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Federal Regulatory Delegations to States and Indian Tribes

M. Julia Hook, Natural Resources and Environmental Administrative Law and Procedure (1999)

Over the last thirty years, Congress has enacted a number of natural resources and environmental statutes that include potential delegations of regulatory authority to states, and more recently, to Indian tribes. Many of the federal statutes in question establish comprehensive regulatory schemes to govern one or more aspects of environmental protection or natural resources development, and then allow a State (or a Tribe) to assume “primacy” over the regulatory program within the borders of that State (or on the particular Tribe's lands).1 These federal regulatory schemes are not limited to activities, conditions or development on federal lands within a State, but rather extend to all lands within the State's borders.2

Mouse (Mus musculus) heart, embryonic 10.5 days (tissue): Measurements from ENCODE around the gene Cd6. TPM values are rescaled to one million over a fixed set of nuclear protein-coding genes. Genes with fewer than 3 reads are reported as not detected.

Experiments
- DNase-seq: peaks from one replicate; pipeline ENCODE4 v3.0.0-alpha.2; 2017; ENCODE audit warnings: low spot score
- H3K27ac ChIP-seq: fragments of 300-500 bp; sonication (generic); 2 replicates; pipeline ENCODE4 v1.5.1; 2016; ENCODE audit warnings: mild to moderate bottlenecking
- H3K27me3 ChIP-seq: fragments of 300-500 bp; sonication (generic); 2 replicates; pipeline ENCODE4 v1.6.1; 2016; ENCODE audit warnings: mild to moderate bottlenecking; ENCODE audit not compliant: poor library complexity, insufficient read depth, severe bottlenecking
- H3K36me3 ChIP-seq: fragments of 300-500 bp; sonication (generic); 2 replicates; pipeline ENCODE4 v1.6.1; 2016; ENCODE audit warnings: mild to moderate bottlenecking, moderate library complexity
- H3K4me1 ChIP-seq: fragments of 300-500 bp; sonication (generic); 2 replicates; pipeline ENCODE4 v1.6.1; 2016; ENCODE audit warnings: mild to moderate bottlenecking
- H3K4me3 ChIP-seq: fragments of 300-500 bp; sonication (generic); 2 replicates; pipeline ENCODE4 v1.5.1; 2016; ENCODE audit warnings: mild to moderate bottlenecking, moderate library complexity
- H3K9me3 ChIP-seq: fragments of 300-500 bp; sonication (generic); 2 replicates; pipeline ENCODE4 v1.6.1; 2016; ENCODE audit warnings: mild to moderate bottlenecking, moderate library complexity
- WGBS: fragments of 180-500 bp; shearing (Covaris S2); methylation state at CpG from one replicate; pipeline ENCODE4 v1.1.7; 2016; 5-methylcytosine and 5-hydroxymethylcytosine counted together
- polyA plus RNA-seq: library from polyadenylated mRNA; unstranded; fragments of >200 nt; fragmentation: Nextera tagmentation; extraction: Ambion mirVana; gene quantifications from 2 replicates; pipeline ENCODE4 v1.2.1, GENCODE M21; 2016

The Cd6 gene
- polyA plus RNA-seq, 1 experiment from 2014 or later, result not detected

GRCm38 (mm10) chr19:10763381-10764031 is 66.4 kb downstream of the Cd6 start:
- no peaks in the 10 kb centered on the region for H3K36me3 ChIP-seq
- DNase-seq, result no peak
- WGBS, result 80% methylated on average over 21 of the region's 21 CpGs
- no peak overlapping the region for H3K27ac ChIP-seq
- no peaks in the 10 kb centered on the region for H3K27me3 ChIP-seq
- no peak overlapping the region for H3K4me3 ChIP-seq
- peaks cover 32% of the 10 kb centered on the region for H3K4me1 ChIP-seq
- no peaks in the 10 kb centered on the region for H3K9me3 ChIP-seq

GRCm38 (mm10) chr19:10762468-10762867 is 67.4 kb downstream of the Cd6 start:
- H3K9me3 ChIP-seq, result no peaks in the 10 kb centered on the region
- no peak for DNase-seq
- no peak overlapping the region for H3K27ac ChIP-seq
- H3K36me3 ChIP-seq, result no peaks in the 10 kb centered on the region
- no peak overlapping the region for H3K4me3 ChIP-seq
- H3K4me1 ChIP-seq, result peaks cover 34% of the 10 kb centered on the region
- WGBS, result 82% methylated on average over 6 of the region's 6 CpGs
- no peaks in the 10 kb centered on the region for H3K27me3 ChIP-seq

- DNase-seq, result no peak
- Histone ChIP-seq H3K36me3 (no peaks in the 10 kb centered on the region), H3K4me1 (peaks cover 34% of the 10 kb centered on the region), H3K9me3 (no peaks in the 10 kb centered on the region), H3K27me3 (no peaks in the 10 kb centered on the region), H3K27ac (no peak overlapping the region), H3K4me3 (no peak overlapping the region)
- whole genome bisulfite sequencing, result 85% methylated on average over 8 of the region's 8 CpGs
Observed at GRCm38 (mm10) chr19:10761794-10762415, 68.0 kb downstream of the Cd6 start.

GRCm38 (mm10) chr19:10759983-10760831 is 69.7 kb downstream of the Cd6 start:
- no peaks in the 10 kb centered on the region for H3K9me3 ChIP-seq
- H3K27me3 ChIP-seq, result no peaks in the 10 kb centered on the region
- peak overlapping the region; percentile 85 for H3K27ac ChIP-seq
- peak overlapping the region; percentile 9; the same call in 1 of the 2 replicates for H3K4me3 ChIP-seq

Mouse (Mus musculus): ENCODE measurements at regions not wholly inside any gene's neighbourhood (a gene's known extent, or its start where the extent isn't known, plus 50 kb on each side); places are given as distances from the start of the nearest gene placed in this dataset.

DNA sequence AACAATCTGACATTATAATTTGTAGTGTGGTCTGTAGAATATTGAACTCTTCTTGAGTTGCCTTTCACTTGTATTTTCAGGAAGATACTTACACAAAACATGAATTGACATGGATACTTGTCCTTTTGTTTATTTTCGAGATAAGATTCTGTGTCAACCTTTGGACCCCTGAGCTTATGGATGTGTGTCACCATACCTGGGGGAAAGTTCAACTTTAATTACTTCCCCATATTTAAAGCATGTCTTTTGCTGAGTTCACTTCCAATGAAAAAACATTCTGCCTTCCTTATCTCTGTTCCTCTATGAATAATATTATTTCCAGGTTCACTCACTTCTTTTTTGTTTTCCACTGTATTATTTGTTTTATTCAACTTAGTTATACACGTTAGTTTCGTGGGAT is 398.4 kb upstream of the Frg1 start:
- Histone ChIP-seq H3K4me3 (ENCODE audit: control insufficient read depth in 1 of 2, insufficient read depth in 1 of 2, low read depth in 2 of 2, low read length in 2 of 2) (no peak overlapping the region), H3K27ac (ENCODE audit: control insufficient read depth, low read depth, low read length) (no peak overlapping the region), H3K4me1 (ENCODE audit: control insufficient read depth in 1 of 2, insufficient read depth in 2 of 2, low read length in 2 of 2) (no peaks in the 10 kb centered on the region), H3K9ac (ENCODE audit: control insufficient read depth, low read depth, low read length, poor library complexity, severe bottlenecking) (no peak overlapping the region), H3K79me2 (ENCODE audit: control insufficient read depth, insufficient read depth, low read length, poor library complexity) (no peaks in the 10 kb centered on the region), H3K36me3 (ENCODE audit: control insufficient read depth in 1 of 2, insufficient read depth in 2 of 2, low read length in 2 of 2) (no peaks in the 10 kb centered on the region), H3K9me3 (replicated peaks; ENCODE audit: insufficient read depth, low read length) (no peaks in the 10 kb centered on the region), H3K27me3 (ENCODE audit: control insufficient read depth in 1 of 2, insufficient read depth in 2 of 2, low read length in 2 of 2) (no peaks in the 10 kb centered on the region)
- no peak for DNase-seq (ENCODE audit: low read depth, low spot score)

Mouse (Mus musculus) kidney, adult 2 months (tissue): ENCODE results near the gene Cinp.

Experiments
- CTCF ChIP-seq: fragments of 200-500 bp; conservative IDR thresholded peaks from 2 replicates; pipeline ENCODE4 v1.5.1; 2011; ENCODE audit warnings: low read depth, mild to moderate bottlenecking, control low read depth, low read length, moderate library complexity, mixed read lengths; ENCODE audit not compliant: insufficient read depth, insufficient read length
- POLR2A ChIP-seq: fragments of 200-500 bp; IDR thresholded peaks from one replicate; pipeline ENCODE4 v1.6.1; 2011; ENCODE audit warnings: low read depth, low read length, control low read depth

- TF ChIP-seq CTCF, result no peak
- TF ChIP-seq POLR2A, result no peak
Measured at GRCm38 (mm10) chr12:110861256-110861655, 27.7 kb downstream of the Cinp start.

Of course, when Congress enacts a comprehensive environmental or natural resources development regulatory program, it is preempting the ability of states and tribes to legislate in those areas covered by the statute. Thus, on the one hand, Congress is terminating the authority of the states and tribes to legislate in a [13-2] selected area, while on the other hand, it is offering those same states and tribes the ability to be the primary regulator of the federally-enacted program if the states or tribes meet certain conditions set forth in the statute.3 Because the analysis of federal delegations to states is somewhat different from that of federal deleg